fichtelita alemania.jpg
 Description:
Fichtelite
Wampen, Thiersheim, Marktredwitz, Fichtelgebirge, Franconia, Bavaria, Germany
FOV 2.5 mm
The fichtelite, a classic molecular fossil that is an accepted mineral species as well.
 Viewed:  26763 Time(s)

fichtelita alemania.jpg



untitled (2).jpg
 Description:
The transformation of the original, biological material (abietic acid) in the mineral Fichtelite and the non-mineral (yet) Retene.
 Viewed:  26732 Time(s)

untitled (2).jpg


Back to top
Reply to topic Reply with quote
Like
   

Pete Richards
Site Admin



Joined: 29 Dec 2008
Posts: 698
Location: Northeast Ohio


Access to the FMF Gallery title=

View user's profile

Send private message

PostPosted: May 13, 2013 19:17    Post subject: Re: When can a fossil be also considered a mineral?  

The basic definition of a mineral is that it is a naturally occurring inorganic chemical. The question of biogenic origin leads to all kinds of philosophical knots.

Sulfur crystals may precipitate when bacteria act on naturally occurring hydrogen sulfide or hydrocarbons; are these minerals? What about pyrite, which may result from bacterial action?

Brachiopods produce shells made of fibers of calcite, with minor if any organic matter between them. During diagenesis, the organic matter is replaced by calcite. Is the replacing calcite a mineral, but not the biologically-precipitated fibers?

Echinoderms produce porous plates of single crystal calcite; during diagenesis the pores fill epitactically with calcite to form complete single crystal plates, easily detected in limestones because of the calcite cleavage. Are these (even the infilling) not minerals because the template was formed by biological action, and the template dictated the orientation of the later infilling?

Many clams and other mollusks make their shells at least partly of aragonite, which often is replaced in the fossil by calcite, which is often blocky and preserves none of the subtle texture of the original shell. Is this calcite a mineral?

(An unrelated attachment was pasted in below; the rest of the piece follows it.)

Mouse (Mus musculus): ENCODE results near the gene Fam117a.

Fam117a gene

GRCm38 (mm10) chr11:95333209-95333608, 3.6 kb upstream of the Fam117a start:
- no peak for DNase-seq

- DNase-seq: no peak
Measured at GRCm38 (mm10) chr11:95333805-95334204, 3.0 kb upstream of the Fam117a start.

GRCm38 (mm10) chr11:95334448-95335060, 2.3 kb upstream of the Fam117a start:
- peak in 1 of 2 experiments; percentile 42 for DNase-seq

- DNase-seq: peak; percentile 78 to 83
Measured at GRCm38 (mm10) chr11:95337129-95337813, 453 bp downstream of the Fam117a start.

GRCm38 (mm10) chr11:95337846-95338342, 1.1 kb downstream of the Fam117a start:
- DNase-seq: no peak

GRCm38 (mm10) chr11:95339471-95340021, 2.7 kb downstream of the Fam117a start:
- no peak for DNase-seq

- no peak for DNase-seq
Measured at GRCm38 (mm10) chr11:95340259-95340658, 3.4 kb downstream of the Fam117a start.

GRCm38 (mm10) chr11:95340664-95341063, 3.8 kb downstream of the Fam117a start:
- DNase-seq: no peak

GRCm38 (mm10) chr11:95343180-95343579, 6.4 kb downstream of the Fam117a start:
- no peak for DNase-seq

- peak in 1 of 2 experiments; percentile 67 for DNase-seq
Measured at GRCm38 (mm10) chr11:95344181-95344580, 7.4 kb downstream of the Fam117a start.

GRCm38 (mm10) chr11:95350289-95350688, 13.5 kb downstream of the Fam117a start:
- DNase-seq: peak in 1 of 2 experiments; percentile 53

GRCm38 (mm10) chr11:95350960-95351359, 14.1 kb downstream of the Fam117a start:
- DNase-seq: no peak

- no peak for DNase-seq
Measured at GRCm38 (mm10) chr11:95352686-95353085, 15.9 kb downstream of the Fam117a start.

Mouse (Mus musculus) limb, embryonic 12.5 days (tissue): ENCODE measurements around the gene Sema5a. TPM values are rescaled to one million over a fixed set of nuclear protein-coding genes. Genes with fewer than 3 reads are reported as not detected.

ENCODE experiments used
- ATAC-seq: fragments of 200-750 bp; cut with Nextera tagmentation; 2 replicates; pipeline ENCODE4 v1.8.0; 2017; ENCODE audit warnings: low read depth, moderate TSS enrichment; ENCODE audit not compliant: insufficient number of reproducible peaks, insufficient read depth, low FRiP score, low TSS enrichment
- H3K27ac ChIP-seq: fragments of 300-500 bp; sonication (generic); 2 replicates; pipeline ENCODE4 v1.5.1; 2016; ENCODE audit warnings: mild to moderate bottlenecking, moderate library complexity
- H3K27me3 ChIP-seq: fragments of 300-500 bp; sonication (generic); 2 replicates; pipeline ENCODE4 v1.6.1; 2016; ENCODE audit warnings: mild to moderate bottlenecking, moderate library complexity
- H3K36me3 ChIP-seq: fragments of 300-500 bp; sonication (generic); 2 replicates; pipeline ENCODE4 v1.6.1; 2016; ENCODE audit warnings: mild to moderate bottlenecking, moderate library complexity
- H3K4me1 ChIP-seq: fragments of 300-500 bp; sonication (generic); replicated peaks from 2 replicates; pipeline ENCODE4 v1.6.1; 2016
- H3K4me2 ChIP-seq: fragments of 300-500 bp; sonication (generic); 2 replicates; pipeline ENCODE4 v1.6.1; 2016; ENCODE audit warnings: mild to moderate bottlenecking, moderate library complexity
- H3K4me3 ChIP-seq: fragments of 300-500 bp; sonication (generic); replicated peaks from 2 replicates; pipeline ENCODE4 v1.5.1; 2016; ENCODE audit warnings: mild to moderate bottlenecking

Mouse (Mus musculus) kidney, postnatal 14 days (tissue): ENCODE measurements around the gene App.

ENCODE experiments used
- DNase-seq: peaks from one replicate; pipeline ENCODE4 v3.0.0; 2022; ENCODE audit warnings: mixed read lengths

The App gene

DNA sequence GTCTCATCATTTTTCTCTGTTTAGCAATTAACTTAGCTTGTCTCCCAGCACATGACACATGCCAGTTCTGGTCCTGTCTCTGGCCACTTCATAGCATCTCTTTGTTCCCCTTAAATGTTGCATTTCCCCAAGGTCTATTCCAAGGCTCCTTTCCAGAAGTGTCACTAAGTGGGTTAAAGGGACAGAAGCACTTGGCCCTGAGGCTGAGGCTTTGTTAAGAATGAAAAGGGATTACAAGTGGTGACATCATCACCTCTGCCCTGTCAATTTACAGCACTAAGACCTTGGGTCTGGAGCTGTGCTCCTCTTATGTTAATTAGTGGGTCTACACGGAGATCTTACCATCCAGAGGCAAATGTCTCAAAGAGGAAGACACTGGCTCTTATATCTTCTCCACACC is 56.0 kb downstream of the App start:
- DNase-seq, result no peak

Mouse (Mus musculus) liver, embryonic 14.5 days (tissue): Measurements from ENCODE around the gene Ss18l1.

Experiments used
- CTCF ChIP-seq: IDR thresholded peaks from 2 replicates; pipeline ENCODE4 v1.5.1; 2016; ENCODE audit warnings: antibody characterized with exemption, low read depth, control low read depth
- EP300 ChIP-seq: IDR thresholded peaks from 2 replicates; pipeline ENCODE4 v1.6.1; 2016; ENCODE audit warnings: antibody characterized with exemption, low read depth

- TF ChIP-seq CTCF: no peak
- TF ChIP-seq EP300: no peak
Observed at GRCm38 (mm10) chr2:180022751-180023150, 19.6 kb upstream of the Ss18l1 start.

What about minerals that form in voids inside clam shells - anapaite and vivianite come to mind?

The ultimate perspective is recent work (sorry, I should be able to quote a source, but I can't) which points out that early biological evolution produced photosynthesizing primitive plants that led eventually to an oxygen-rich environment, which is a major factor in forming most of the known minerals - many oxides and hydroxides, sulfates, carbonates, phosphates, etc.

The question of whether silicified ammonites or brachiopods or pyritized trilobites or ammonites are minerals hangs on whether the precursors are minerals or not. If the precursors are minerals, then the replacements are minerals. If the precursors are excluded because of a biological influence, then the argument about the replacements starts all over again. What a pain!!!

My own perspective is that if an inorganic chemical substance originates as a consequence of biological activity, and it is known to occur in nature (e.g. calcite and aragonite, pyrite) without immediate biological mediation, it is a mineral. Unless it is known to have been formed by intentional or artificial intervention by humans (e.g. growing zincite or antimony or silver or suifur crystals, or abandoning tin cans and lead batteries in environments where they lead to micro-cassiterite or cerussite formation in the midst of a vast region of innocent sedimentary deposits) we must consider these things to be minerals. Slag heaps are certainly an important special case. Inorganic chemicals known only as direct biological precipitates are up for discussion.

My opinion and one Euro can perhaps buy you a good cup of coffee....